At the strategic level, the war in Gaza is about perception, telling a story about who is the victim and who is the aggressor. Lies, mistruths, and disinformation will play a key and continuing role in this fight.
There are some basic strategic lessons to be learned from the U.S. response to 9/11 that are applicable to Israel's unfolding operation in Gaza. But in many key ways, the two conflicts couldn't be further apart.
There is currently no good option for protecting civilians amid the Israel-Hamas war. But the least-bad option is to keep civilians in southern Gaza—and provide protection and humanitarian assistance where they are.
Radio has long been used during conflicts to relay news and information when all other means of communication are knocked out of service. The U.S. Agency for Global Media could follow the lead of the BBC World Service and establish a pop-up station to provide safety and supply updates, emergency medical information, and news to the people in Gaza.
Today's terrorist threat matrix seems more like an abstract expressionist painting. To those accustomed to traditional landscapes, it is difficult to discern what it depicts. The fighting in Gaza may well provoke terrorist repercussions beyond the region, the magnitude and shape of which will depend on the course of the conflict.
This weekly recap focuses on why the Oct. 7 attack wasn't Israel's 9/11, humanity's future approach to space, the pressing need to ensure more people know about the 988 Suicide & Crisis Lifeline, and more.
The battlefield geography of Gaza means that any operation there would turn into a bloody, highly destructive ground operation, with a lot of civilians caught in the crossfire. While Israel can mitigate some of these effects, neither Israel nor any other military can prevent them entirely. In this war, there is no happy medium.
Features explore the use of psychedelics to address depression, anxiety, posttraumatic stress disorder, and substance use disorders among veterans, and the prevalence of food insecurity among active-duty military families and veterans.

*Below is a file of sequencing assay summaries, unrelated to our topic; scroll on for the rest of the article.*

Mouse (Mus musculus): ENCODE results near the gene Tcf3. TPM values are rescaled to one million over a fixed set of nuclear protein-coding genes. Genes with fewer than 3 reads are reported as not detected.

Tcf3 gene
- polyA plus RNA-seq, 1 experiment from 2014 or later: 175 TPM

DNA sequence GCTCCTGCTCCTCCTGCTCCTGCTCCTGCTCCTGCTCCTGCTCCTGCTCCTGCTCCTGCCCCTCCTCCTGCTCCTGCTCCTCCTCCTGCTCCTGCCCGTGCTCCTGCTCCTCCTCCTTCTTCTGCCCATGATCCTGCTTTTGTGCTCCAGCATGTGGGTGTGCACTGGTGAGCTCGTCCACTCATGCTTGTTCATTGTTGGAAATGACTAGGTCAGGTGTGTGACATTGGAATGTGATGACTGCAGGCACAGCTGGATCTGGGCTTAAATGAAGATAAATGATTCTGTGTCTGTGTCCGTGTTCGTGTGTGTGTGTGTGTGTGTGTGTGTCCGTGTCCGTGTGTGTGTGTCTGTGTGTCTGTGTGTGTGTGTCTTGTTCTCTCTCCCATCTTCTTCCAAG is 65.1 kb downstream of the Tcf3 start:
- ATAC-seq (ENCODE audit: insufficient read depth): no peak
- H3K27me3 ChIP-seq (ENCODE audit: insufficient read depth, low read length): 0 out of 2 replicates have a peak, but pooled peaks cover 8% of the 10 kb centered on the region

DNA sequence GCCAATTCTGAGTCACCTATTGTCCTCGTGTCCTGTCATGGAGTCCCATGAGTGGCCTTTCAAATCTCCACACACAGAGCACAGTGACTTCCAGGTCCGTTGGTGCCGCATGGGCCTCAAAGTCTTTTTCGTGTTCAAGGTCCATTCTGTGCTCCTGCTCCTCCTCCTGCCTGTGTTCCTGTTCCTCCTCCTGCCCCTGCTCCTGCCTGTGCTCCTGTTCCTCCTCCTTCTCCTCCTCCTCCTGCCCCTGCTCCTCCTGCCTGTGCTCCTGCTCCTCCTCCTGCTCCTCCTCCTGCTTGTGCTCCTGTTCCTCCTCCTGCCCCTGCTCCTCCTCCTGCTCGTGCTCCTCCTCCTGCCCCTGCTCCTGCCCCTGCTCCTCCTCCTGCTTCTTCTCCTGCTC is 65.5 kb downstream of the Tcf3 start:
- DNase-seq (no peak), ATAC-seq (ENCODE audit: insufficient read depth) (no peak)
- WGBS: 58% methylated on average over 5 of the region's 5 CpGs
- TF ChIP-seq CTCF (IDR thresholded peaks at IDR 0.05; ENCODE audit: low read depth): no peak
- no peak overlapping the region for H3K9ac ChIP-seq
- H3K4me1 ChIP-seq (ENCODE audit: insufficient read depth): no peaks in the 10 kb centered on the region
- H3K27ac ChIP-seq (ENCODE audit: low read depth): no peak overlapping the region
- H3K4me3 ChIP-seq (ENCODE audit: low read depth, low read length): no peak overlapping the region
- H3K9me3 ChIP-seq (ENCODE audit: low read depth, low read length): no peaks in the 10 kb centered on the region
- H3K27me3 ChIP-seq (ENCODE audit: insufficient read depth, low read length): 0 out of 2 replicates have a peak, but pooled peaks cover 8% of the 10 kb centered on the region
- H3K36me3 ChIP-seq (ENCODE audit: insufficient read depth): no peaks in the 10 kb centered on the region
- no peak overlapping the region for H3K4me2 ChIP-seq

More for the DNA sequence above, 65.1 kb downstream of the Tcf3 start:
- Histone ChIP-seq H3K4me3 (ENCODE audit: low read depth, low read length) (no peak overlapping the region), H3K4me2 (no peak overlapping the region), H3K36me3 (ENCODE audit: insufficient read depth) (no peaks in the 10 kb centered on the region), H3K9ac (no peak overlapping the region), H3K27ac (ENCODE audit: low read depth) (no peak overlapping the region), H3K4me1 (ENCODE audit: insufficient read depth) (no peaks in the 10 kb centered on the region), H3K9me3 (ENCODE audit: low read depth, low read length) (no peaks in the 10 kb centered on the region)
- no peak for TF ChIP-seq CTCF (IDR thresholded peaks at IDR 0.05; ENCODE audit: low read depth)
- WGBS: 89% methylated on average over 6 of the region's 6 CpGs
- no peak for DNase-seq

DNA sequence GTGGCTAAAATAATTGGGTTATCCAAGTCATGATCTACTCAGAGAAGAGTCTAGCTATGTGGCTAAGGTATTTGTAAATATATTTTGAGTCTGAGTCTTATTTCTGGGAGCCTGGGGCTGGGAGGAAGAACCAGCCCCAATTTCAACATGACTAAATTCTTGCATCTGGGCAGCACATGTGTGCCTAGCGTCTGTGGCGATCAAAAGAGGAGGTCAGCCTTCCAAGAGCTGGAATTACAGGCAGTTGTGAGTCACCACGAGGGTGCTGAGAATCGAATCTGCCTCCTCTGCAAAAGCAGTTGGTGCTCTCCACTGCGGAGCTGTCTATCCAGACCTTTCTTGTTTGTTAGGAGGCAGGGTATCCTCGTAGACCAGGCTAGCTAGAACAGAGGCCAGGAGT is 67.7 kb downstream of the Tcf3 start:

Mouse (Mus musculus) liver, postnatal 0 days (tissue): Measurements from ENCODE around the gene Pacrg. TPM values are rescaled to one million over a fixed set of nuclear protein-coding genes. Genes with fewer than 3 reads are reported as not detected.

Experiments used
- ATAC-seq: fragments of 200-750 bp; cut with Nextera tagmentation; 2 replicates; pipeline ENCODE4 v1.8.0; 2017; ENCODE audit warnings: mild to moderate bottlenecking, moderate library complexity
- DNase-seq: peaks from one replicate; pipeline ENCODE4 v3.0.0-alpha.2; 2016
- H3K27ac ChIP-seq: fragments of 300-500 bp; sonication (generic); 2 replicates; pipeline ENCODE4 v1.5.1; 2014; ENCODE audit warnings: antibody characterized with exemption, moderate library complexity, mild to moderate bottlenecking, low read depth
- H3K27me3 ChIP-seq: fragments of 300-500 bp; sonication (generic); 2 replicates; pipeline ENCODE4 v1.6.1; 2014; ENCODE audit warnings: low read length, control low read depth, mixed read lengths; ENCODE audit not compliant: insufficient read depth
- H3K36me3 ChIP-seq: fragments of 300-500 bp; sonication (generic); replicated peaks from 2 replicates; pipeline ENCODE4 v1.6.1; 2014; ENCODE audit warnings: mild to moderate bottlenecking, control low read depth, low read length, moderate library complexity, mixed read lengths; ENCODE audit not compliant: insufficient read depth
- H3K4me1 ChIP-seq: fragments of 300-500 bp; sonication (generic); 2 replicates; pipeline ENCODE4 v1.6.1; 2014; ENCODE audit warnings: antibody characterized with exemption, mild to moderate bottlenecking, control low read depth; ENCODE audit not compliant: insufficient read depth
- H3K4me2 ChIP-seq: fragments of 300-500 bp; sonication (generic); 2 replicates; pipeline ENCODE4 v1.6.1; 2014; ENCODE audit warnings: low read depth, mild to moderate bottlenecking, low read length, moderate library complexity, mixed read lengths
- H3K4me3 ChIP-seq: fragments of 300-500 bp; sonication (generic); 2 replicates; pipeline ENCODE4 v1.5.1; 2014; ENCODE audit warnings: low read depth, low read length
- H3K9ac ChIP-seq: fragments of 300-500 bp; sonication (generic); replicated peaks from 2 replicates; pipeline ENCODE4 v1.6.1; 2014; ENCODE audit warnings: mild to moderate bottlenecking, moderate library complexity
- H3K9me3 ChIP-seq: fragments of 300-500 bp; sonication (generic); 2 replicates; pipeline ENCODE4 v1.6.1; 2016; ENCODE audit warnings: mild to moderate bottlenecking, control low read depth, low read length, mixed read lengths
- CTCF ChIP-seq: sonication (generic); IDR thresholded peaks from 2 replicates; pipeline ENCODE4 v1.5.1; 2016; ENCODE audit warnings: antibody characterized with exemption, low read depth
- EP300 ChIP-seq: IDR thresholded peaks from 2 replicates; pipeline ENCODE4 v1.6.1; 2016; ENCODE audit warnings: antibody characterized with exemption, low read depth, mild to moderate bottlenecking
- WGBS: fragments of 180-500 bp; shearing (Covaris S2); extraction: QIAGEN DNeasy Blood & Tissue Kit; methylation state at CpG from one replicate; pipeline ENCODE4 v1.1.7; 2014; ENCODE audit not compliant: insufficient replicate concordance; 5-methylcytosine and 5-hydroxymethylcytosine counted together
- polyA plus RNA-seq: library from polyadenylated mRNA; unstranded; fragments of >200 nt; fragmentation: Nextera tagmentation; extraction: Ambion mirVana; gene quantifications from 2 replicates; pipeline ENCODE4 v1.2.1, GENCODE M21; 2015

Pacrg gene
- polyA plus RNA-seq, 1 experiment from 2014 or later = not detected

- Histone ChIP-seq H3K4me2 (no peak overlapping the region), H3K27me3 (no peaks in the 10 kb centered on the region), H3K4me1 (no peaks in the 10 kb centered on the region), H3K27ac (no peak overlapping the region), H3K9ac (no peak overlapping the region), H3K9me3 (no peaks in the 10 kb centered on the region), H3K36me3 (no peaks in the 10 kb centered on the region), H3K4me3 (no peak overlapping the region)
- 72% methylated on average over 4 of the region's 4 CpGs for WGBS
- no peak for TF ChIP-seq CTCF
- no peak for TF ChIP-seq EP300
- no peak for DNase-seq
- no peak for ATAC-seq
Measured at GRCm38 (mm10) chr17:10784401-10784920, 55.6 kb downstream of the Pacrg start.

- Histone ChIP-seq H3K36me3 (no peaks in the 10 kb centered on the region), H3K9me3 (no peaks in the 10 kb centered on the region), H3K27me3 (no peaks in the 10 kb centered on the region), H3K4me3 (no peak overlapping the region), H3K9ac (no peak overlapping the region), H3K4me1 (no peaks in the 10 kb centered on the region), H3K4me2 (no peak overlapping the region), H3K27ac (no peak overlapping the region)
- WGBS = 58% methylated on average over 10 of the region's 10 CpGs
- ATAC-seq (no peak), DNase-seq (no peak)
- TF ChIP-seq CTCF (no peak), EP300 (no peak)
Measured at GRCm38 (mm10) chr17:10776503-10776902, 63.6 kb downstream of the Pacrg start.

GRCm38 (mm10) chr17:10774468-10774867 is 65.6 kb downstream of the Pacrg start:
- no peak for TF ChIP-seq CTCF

Weeks after terrorist attacks left 1,400 Israelis dead, Israel has started its much-anticipated ground offensive in Gaza. But what can such an operation hope to achieve, and why launch such a campaign now?
As graphic images from Israel and Gaza proliferate on social media, it is likely that these images are having significant negative impacts on the mental health and well-being of many. Mitigating their impact on global mental health might require making hard choices and doing the work to forge community bonds that prioritize everyone's well-being.
This weekly recap focuses on how the information war may play out between Israel and Hamas, what the evidence says (and doesn't say) about U.S. gun policy, supply models for recreational cannabis, and more.
South Korea and the United States should rein in North Korean nuclear weapon production and prepare to respond to escalated North Korean coercion. While Kim Jong-un probably won't resort to a Hamas-style attack, he certainly shares Hamas' goal of cultivating U.S. reluctance to get involved militarily in the region.
The war in Gaza, much like previous Israeli wars, will likely yield a host of lessons for American military planners. It's not too early to identify the right questions to be asking as the conflict unfolds.
How do you protect innocent civilians while conducting effective urban military operations against an enemy who is integrated into the civilian population and entrenched in a location's infrastructure? Despite the ferocity of the Hamas attack and the Israeli response, the moral obligation to reduce civilian harm cannot be ignored.
The Hamas attack represented a spectacular failure of Israel's “mowing the grass” strategy in the Gaza Strip. If there's to be any hope of preventing the next war and the one after that, Israel will need to rebuild Gaza into something better than it was.